Trade Show Logistics, Not As Easy As 1-2-3

Last month I ran into an old friend from high school who I had lost track of through the years. While catching up during lunch he mentioned that his wife?s online business was taking off domestically and they were now ready to explore the Canadian market, specifically a trade show. With lots of friendly consumers just across the border, the possibilities seemed endless and they were both very excited.

That is until they arrived at the border with samples for a trade show in Toronto that they had just registered and paid for in full. After spending all day at customs trying to meet the import requirements, they ended up being refused entry and returned to the U.S., down and a little  lighter in the wallet. "Wow" I said, "if only we had met a couple of weeks earlier. I would have helped you get across the border! I?m in logistics!"

After sheepishly admitting little research was done, he and his wife had decided to forgo hiring an expert and do it themselves to save a few dollars, he agreed with me wholeheartedly. The couple hundred dollars they would have saved compared nothing to the eight hours at the border and forfeited trade show fees paid in advance.

Why Hire an Expert for your Temporary Import?

When attempting a new endeavor for the first time, what you do not know will usually sink you. Think of it as the unexpected in the form of a Border Guard asking you questions you have no idea how to answer.

Mark Twain once said "Always acknowledge a fault. This will throw those in authority off their guard and give you an opportunity to commit more." Obviously Mr. Twain never dealt with Border Guards.

When transiting the border with commercial goods you usually have only one chance to get it right.

Did You Know:

  • Those t-shirts with your companies logo's you intend to give away are dutiable and customs requires you to declare the actual manufacturer where the t-shirts were made?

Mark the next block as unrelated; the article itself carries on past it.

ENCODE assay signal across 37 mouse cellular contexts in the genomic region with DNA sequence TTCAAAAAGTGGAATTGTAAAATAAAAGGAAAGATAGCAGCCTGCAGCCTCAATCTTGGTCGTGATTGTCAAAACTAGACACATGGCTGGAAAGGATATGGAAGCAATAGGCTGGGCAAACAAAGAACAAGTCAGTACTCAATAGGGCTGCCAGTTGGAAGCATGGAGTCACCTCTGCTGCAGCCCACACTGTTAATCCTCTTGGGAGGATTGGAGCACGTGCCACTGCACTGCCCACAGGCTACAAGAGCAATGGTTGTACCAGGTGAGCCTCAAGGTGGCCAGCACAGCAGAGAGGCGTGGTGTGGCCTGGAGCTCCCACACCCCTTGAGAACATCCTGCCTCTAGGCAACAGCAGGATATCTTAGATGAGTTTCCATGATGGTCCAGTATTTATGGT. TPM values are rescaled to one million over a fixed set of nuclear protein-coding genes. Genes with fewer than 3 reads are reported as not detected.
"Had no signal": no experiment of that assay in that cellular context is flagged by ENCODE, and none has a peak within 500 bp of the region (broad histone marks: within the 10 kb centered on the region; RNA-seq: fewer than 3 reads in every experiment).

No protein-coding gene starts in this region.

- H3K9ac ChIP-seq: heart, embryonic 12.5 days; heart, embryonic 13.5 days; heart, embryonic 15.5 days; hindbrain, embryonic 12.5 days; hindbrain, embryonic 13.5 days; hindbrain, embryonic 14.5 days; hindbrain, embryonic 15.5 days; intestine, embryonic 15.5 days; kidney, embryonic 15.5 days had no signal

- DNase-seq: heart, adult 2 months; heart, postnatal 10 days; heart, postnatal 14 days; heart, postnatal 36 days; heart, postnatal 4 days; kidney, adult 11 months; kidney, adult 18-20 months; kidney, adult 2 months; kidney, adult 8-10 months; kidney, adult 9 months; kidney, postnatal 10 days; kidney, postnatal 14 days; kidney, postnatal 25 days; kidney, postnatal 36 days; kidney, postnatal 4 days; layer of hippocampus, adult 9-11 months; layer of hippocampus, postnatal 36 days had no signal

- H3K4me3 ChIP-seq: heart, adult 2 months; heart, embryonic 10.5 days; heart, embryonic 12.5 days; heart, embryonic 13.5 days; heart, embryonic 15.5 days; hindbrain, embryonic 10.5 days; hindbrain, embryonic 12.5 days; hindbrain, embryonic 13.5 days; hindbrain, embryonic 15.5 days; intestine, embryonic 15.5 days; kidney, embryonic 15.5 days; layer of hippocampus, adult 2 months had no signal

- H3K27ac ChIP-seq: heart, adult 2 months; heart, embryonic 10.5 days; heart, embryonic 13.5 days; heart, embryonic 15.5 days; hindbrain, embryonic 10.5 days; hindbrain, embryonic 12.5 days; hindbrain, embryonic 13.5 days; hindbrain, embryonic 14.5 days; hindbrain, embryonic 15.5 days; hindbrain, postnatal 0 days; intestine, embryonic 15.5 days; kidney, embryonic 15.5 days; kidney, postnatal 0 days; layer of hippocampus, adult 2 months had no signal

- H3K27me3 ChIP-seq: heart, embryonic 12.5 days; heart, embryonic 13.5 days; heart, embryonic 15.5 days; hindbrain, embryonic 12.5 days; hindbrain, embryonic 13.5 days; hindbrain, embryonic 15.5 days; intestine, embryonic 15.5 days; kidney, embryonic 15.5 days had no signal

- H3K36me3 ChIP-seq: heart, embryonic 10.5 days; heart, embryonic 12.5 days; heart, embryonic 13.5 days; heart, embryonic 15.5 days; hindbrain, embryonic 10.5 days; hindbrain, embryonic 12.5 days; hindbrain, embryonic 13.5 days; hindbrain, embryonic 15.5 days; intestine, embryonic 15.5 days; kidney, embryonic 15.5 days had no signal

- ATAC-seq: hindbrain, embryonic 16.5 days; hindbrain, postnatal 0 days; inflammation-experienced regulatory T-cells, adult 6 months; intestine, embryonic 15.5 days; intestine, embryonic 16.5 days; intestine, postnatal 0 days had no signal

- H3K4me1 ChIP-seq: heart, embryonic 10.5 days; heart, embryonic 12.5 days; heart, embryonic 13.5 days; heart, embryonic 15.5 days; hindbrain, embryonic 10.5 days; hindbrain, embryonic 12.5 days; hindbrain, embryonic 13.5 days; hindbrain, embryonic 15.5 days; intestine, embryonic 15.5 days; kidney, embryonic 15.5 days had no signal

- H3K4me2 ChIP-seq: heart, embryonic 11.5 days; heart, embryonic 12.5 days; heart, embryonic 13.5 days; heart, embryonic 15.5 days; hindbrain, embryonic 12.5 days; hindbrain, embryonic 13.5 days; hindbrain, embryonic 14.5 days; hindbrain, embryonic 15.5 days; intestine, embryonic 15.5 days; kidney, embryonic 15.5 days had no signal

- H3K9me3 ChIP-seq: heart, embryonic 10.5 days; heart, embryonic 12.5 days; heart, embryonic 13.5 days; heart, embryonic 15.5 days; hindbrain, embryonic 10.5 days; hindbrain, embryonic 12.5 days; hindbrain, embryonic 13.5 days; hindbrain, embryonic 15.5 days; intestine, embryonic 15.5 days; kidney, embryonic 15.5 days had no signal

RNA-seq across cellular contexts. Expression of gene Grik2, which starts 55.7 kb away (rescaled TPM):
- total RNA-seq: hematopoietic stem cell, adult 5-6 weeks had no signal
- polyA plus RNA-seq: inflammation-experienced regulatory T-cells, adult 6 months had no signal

• The pens emblazoned with your companies logo, also intended as a giveaway, are subject to Participating Government Agency review?
  • The samples you are bringing for order taking require a temporary import bond and have to be exported properly in order to avoid a penalty?
How to Import for a Trade Show in the U.S. or Canada

The list of what you do not know goes on and on. Rather than trying to interpret encyclopedic volumes of customs regulations, hire an expert and spend your time building your business at the trade show.

That is a much better way to spend your time. Remember, a little planning goes a long way.

Importing for a Trade Show
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About Author
Gina Crews
CCS

Gina Crews has over 25 years of U.S. and Canadian Customs brokerage experience. Following a whirlwind nationwide tour providing sales and marketing support to Warner Brothers for their "Bugs Bunny Film Festival," Gina entered the logistics & brokerage industry. With an entrepreneurial heart, Gina has been a small business owner herself a few times over and now helps small and medium-sized businesses understand the cross-border process. Gina holds her U.S. Certified Customs Specialist designation, is a dual citizen of the U.S. and Canada fully versed in Customs regulations for both Countries.

While we strive for accuracy in all our communications, as the Importer of Record it is incumbent upon your company to ensure that you are aware of the requirements under the new regulations so that you maintain compliance as always.